reads long books. You get into this
stupid marketing stuff of the book has to
be more expensive. Bookstores are going to
order fewer in hard cover. Your sales numbers
won’t be as good. It won’t get reviewed
as fast because people. So I was worried
about that and I think that I got a little
bit defiant about it, that I think women are
told more often than men to shorten their work.>>Emily Eakin: Interesting.>>Rebecca Makkai: I think men,
when they read a big long book, it’s more greeted as this
important tome, you know.>>Emily Eakin: Weighing
in [inaudible].>>Rebecca Makkai:
It must be important because it’s big [laughter]. And it’s, you know, and you know
what’s going on there, right? I think this literary
men spreading that kind of happens [laughter]. And I got really
defiant about it. And of course, there’s some,
you know, big [inaudible]. There’s some, you know,
wonderful long books by women but I think that’s
only more recently and I think there
aren’t as many of them. And I, you know, felt that
this is by nature, a saga. This is by nature, a
fully populated novel. I need a big book. That said, there was so much
more that I could have put in. I could have made
it a 2000-page, you know, booster seat. And [laughter] there were,
you know, there were stories that you know, if I were really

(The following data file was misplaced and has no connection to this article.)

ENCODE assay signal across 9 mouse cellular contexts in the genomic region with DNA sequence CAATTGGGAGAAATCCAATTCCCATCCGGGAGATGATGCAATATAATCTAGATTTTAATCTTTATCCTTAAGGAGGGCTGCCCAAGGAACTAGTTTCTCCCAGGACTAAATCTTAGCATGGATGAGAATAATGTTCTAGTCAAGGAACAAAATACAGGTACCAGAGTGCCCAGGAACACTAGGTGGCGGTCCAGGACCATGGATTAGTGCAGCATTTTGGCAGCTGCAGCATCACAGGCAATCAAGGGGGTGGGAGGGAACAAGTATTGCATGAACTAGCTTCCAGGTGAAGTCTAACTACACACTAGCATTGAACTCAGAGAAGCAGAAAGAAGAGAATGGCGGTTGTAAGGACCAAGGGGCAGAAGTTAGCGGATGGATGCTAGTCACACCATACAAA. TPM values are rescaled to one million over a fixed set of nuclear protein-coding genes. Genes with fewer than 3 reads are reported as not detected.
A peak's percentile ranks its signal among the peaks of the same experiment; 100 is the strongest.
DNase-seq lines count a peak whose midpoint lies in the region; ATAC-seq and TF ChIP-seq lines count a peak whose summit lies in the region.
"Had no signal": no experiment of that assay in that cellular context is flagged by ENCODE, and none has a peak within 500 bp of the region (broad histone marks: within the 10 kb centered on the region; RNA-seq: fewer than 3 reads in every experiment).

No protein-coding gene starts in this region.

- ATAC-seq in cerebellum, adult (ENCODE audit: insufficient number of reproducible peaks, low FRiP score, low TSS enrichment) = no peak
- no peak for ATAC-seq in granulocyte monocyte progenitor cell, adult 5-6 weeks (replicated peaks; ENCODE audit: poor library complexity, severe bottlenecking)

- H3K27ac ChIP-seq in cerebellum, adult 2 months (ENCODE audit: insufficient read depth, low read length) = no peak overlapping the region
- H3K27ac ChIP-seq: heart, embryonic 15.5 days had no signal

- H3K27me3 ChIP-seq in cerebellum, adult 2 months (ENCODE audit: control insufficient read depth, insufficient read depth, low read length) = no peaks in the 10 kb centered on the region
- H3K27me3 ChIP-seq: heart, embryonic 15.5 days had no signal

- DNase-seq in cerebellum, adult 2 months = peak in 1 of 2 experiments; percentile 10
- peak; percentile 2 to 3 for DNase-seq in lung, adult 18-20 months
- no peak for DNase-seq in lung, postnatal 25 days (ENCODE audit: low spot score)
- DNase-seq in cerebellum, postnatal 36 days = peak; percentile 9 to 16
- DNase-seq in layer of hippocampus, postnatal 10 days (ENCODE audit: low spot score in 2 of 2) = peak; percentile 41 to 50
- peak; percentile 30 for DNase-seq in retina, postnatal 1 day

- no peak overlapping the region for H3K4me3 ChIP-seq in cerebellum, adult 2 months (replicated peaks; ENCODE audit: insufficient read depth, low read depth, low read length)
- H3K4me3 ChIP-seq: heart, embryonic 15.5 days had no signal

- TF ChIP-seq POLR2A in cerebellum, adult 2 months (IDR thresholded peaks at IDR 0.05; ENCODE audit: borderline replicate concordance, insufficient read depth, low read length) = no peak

trying to represent the scope of AIDS, I would, I had failed. If I were, you know, I don’t
get into the trans community. I don’t really get into
communities of color. I don’t, you know, I don’t
cover the ’90s very well. I don’t cover other cities. Milwaukee, only a
couple of hours away, has its own completely
different, completely tragic AIDS story. You know, there’s so much
that I don’t get into. And I just, I couldn’t do that. I didn’t want to write the
kind of book that was first and foremost there
to educate you. I needed to write a book that
was first and foremost a novel with blinders on to you know,
this is only this one world. Hoping that after, you know,
people are new to this world, that after they read
this book, they’ll go on and they’ll read more. And to my delight, many of them
have which is, which is great. Yes, over there?>>Hi, so I run a
book club for my group of 23-year-old women friends. We’ve read your book
and we loved it. And my question is one
thing that came up a lot in our conversations was
how we, as young people now and who didn’t live during this
time, didn’t live in Chicago, how we interpreted the book and understanding what
queer culture is today in our society now and how that really contrasts what
you wrote in your book. And my parents lived in
Chicago during that time, like the audience that
you’re able to connect to across the [inaudible]
is really astounding. So my question is what is the
biggest takeaway that you would like young people who
didn’t live there, who didn’t understand that
time, to take away from?>>Rebecca Makkai: Oh, wow. That’s a great question. And I’ve been so, I’ve been
so amazed by younger people, you know, taking, first of all,
I was amazed that oh my gosh, you guys, some of you
don’t know this stuff. Oh my God. Even people just
slightly younger than me. But then, then you know, coming
to this with great understanding and great empathy and openness,
what I would say, you know, I’m asked constantly about
parallels to the modern day. And my first answer to that is
always, “Forget the parallels.” We still have 1.1